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MLB trashes ISPs, doesn’t like the FCC’s ‘fast-lane’ plan one bit

MLB Net Neutrality Comments

The net neutrality debate is far from over, especially since the FCC is still sorting through more than one million comments on the matter. Quartz reports that one of those comments comes directly from Major League Baseball, which argues against allowing for Internet “fast lanes” despite the fact that its own MLB Advanced Media (BAM) platform could benefit from such a scheme as long as MLB agreed to pay the proper fees to ISPs.

MLB wasted no time pointing out the problems with the FCC’s proposal and argued that, ultimately, the regular consumer would pay the price, and that fast lanes would also affect competition.

“Fast lanes would serve only one purpose: for Broadband ISPs to receive an economic windfall. American consumers would be worse off as the costs of fast lanes are passed along to them in new fees or charges where there were none, or higher fees or charges where they existed,” MLB said through BAM.

“Fast lanes would create new economic barriers for start-up entrepreneurs and innovators that have been critical to the growth of the Internet economy. As bad, since fast lanes would necessarily mean there are slow lanes, they would amount to ‘picking winners and losers online,’ with Broadband ISPs acting as fast lane ‘gatekeepers,’ precisely the opposite of the Commission’s past policy,” the company added.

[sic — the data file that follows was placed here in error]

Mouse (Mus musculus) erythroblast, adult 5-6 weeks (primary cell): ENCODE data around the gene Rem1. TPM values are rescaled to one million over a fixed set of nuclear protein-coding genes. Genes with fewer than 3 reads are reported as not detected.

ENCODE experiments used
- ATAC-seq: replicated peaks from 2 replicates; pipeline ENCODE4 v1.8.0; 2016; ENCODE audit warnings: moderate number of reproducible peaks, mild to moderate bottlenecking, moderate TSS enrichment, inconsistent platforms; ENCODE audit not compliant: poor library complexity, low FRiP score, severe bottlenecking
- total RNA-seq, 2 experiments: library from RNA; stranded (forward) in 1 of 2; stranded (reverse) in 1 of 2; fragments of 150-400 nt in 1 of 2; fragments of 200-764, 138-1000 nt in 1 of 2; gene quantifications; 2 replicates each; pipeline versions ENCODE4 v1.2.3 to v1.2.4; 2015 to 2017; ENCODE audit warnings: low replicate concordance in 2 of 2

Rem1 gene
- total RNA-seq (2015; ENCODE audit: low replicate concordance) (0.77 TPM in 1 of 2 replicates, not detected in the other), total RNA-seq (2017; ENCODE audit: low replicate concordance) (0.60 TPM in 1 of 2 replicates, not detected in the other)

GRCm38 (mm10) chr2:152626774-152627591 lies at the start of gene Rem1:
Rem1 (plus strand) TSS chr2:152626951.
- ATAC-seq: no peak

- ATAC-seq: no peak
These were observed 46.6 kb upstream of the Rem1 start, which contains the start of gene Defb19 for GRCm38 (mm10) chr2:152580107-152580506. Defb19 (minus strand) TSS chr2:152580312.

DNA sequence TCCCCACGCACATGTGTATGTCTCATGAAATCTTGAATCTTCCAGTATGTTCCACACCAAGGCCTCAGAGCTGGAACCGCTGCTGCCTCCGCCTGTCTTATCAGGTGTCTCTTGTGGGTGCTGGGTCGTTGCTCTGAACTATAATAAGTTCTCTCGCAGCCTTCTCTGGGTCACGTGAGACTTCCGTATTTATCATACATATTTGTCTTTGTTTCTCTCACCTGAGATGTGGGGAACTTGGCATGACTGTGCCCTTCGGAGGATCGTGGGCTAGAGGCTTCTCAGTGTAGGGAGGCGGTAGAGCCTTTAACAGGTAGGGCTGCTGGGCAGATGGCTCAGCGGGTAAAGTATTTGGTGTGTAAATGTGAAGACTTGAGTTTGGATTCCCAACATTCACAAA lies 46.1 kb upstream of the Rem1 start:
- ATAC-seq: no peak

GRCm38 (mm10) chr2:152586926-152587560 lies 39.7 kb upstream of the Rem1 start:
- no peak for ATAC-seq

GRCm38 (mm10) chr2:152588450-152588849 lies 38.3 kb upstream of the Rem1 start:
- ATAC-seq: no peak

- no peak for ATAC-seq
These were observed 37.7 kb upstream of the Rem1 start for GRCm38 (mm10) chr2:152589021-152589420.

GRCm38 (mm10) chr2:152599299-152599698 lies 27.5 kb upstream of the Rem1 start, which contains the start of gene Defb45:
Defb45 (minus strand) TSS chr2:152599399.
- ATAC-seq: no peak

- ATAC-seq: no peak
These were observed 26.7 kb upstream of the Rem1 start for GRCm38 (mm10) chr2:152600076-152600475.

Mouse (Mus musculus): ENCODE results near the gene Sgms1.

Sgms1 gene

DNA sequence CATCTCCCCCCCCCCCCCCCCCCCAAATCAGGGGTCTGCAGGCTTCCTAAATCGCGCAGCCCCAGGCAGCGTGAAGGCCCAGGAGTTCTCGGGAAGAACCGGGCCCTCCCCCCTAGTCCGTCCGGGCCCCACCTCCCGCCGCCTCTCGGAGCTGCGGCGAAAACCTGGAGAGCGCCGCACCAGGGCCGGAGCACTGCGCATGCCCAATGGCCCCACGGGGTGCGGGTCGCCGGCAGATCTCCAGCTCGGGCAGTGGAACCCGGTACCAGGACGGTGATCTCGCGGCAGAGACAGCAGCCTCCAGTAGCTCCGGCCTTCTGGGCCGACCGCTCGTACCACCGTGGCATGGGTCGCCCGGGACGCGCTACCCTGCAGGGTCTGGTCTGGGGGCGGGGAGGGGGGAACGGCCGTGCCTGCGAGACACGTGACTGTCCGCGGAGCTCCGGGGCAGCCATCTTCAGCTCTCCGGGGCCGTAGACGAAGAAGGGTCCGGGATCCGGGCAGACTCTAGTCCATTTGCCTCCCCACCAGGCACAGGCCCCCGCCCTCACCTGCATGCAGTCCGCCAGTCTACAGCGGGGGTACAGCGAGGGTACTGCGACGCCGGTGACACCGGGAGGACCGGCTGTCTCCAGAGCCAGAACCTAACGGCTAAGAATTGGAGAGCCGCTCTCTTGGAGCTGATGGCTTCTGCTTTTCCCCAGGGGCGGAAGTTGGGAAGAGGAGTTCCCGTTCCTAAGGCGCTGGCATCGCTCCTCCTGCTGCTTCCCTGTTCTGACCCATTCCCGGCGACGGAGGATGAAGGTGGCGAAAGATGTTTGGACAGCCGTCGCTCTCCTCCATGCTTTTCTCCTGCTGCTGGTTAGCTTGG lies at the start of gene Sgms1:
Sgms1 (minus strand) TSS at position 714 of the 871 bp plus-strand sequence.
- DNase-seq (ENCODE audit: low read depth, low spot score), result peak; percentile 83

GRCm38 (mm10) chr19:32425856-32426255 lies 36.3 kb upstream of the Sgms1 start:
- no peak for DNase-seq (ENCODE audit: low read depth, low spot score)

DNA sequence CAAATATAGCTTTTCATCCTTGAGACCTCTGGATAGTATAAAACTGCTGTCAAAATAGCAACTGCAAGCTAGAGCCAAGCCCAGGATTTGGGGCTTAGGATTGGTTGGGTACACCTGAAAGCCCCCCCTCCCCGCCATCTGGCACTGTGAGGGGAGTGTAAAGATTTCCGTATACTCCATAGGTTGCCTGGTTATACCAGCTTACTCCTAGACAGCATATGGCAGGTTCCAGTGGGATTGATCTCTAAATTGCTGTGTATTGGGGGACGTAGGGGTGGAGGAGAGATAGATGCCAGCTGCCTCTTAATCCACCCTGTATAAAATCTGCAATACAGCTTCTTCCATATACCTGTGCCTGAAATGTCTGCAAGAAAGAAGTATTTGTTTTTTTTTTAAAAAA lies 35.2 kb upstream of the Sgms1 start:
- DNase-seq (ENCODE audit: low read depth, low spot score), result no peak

“The Commission would be rolling the dice by allowing ‘commercially reasonable’ fast lane deals,” BAM said. “We are equally as concerned about how fast/slow lane regulations could be adequately enforced.”

The full BAM letter, available at the source link below, also details other issues that should be considered for the FCC when devising net neutrality regulations, such as the fact that some customers only have Internet access from a single provider in their areas, and the “mega-mergers” between Comcast and Time Warner Cable, and between AT&T and DIRECTV.

No matter how sound BAM’s arguments are, ISPs will always find insanely ridiculous claims to back up their need to sell some content providers, such as BAM, Netflix, and others, access to a faster lane.

Chris Smith has been covering consumer electronics ever since the iPhone revolutionized the industry in 2008. When he’s not writing about the most recent tech news for BGR, he closely follows the events in Marvel’s Cinematic Universe and other blockbuster franchises. Outside of work, you’ll catch him streaming almost every new movie and TV show release as soon as it's available.